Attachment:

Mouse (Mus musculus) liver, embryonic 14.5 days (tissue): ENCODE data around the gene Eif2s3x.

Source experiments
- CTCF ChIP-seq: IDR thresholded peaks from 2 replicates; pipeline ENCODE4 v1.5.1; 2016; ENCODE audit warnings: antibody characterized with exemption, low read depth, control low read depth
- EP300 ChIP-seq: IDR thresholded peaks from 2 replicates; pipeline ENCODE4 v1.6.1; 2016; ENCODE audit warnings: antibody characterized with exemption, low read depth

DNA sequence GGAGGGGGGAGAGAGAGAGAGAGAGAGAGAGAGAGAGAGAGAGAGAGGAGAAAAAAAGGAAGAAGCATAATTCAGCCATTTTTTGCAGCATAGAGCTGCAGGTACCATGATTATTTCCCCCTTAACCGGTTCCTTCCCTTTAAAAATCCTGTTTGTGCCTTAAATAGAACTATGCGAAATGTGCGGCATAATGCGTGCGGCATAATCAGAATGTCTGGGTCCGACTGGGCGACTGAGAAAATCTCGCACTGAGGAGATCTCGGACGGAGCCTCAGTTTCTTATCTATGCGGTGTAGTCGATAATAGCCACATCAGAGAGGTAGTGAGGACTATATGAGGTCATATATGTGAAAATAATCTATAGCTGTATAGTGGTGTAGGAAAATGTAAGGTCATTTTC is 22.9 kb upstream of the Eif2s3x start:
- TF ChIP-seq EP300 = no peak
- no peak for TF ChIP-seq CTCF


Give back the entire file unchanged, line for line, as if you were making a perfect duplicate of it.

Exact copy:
Mouse (Mus musculus) liver, embryonic 14.5 days (tissue): ENCODE data around the gene Eif2s3x.

Source experiments
- CTCF ChIP-seq: IDR thresholded peaks from 2 replicates; pipeline ENCODE4 v1.5.1; 2016; ENCODE audit warnings: antibody characterized with exemption, low read depth, control low read depth
- EP300 ChIP-seq: IDR thresholded peaks from 2 replicates; pipeline ENCODE4 v1.6.1; 2016; ENCODE audit warnings: antibody characterized with exemption, low read depth

DNA sequence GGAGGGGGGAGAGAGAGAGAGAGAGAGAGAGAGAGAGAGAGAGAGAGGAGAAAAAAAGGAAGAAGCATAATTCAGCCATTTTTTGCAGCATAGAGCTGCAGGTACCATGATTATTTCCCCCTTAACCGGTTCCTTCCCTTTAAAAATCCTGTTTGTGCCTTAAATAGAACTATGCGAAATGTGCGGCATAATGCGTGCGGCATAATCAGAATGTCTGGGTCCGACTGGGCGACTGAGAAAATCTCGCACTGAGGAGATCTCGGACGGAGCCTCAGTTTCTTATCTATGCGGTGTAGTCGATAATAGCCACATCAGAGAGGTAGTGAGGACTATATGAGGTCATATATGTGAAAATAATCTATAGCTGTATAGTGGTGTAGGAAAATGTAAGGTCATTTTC is 22.9 kb upstream of the Eif2s3x start:
- TF ChIP-seq EP300 = no peak
- no peak for TF ChIP-seq CTCF